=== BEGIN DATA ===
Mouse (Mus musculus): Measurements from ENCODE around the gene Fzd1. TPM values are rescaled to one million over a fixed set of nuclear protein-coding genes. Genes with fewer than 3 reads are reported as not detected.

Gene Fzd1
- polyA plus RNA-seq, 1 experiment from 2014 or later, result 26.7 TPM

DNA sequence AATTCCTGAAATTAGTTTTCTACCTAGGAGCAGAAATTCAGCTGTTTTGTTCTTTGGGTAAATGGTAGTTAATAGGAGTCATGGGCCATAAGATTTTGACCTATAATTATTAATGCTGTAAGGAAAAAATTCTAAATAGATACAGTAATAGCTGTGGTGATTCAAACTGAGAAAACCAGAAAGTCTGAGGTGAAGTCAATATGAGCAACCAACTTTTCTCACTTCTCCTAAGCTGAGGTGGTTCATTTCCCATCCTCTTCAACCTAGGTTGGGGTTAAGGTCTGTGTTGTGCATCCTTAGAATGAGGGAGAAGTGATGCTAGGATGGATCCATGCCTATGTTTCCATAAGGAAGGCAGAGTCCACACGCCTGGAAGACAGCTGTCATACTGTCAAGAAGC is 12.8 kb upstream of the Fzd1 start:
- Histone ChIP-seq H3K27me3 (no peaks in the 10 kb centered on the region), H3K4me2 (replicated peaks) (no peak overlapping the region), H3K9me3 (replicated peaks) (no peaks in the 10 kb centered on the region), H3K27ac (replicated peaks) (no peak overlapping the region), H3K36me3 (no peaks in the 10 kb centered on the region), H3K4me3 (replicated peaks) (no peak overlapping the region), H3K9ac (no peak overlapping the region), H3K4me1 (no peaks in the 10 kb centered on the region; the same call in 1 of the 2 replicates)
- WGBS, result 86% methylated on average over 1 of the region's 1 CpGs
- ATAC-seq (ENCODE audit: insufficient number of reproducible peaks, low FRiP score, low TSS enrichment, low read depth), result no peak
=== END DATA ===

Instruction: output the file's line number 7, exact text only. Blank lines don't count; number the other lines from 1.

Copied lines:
- ATAC-seq (ENCODE audit: insufficient number of reproducible peaks, low FRiP score, low TSS enrichment, low read depth), result no peak